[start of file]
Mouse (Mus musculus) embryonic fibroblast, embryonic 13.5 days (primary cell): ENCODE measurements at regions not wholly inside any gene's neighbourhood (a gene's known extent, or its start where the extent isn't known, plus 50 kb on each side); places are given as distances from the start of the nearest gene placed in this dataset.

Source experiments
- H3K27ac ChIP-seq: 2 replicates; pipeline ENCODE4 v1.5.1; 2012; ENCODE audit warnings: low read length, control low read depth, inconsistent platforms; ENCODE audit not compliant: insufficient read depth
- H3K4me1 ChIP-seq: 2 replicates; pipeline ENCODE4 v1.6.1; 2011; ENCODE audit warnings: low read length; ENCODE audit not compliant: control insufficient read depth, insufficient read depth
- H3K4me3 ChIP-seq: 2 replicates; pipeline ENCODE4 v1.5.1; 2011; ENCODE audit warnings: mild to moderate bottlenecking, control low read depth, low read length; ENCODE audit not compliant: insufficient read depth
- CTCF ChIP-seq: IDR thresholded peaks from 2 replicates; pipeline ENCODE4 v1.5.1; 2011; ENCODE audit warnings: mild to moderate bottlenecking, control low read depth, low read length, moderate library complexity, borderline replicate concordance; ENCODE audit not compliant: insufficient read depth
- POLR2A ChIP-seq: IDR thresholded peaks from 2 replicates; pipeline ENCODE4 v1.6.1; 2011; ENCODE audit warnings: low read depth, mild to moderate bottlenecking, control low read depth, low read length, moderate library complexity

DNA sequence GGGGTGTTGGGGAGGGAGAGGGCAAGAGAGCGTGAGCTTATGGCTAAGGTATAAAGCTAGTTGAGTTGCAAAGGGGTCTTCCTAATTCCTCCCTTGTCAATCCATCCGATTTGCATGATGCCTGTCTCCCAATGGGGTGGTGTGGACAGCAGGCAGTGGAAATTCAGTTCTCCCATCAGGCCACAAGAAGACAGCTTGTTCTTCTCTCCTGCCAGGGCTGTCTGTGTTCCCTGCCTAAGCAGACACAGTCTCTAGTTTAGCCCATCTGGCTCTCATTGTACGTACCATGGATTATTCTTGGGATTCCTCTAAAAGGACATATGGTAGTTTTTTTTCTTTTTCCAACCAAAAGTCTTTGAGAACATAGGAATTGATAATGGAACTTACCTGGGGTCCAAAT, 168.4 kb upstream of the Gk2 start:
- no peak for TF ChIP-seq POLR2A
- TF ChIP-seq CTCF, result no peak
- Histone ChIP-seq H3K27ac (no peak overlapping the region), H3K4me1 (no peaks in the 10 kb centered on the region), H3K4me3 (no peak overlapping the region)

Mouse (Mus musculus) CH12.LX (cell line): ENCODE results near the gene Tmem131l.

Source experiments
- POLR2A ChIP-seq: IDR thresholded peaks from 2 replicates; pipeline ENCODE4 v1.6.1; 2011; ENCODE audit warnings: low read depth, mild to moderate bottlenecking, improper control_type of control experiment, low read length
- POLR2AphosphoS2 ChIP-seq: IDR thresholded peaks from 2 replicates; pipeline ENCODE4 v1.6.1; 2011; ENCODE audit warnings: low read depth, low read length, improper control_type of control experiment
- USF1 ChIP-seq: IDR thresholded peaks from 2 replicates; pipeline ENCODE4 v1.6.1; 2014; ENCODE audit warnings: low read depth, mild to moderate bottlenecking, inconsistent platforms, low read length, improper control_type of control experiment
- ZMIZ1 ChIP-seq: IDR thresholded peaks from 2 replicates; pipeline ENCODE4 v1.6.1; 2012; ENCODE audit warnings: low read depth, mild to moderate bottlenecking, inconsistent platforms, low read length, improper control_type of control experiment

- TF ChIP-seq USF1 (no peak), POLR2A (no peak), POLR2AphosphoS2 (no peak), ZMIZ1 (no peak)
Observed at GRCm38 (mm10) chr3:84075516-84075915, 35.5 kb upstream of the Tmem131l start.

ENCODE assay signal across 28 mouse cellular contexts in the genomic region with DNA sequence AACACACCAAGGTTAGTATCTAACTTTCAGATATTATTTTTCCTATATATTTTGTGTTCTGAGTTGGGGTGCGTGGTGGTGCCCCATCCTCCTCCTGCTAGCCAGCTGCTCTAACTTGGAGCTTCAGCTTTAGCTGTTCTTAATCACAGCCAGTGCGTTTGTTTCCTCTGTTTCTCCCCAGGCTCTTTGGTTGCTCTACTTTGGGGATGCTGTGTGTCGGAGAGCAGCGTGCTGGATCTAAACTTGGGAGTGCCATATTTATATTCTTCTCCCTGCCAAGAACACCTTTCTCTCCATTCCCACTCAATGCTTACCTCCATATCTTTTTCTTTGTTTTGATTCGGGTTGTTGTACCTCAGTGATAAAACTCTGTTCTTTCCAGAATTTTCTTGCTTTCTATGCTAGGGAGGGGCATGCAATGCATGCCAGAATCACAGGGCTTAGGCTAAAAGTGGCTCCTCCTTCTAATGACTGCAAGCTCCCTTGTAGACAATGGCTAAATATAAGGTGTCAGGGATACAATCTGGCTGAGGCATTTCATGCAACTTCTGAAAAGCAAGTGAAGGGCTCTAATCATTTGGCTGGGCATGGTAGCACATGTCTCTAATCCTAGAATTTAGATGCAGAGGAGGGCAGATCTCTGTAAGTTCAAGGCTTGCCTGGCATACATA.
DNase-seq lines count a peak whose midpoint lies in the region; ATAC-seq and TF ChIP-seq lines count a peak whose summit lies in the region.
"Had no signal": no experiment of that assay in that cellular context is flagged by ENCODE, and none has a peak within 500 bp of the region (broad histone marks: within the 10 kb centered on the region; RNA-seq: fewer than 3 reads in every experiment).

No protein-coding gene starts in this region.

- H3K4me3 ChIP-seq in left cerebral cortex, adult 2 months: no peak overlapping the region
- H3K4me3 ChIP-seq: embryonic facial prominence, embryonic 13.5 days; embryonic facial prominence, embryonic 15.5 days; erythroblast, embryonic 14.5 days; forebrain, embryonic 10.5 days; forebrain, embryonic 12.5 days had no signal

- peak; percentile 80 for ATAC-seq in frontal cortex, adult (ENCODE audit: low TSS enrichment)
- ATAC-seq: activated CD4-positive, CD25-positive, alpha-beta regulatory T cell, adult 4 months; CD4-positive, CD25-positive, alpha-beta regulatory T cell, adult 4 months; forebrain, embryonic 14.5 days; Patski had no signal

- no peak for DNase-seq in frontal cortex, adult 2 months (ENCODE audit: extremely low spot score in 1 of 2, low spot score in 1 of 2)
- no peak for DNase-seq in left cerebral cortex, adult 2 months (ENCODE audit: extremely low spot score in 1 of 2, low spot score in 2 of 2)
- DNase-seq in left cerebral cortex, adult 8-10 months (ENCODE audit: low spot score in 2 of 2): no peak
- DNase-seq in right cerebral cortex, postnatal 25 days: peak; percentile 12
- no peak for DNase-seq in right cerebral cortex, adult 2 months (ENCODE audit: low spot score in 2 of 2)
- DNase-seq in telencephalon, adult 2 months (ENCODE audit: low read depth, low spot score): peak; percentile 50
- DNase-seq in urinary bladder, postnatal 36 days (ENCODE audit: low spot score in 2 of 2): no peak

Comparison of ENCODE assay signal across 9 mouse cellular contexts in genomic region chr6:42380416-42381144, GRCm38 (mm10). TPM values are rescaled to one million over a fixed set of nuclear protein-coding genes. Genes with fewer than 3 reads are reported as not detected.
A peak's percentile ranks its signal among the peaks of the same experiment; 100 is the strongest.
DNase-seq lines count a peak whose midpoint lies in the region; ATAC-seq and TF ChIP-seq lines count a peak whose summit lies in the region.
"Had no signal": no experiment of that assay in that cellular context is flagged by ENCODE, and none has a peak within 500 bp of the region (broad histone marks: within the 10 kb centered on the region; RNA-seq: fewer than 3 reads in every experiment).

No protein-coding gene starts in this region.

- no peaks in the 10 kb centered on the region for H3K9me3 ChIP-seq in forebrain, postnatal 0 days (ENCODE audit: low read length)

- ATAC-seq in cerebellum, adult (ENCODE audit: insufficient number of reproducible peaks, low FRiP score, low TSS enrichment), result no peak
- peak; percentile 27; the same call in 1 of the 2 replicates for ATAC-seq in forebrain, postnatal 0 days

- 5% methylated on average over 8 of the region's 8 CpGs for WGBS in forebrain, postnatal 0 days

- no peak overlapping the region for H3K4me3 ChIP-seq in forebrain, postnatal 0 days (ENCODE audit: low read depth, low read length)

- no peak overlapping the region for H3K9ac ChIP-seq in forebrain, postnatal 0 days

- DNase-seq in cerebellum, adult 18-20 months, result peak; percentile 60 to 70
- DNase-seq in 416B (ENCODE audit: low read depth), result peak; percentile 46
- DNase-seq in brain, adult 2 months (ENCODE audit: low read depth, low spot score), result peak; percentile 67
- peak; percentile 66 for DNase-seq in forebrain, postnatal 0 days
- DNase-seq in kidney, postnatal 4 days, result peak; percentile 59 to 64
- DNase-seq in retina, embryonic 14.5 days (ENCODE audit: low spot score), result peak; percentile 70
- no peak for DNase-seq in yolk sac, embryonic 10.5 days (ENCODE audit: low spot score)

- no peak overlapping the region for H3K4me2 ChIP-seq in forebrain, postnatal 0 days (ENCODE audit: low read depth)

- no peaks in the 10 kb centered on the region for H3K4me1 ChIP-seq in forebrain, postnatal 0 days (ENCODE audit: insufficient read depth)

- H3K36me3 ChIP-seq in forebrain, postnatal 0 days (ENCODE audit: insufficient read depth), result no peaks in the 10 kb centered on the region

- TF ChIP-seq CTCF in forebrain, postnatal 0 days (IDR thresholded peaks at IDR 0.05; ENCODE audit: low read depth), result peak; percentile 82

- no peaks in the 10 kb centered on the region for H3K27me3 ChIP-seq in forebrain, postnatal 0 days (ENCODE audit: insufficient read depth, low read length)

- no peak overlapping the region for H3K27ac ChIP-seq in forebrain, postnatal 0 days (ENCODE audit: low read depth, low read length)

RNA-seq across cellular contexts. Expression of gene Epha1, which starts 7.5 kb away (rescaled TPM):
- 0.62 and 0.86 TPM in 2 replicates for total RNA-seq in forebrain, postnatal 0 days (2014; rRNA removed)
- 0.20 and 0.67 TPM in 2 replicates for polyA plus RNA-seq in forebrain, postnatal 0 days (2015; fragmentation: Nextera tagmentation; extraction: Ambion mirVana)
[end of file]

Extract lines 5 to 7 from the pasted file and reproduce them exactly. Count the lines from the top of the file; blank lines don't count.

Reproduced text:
- H3K4me3 ChIP-seq: 2 replicates; pipeline ENCODE4 v1.5.1; 2011; ENCODE audit warnings: mild to moderate bottlenecking, control low read depth, low read length; ENCODE audit not compliant: insufficient read depth
- CTCF ChIP-seq: IDR thresholded peaks from 2 replicates; pipeline ENCODE4 v1.5.1; 2011; ENCODE audit warnings: mild to moderate bottlenecking, control low read depth, low read length, moderate library complexity, borderline replicate concordance; ENCODE audit not compliant: insufficient read depth
- POLR2A ChIP-seq: IDR thresholded peaks from 2 replicates; pipeline ENCODE4 v1.6.1; 2011; ENCODE audit warnings: low read depth, mild to moderate bottlenecking, control low read depth, low read length, moderate library complexity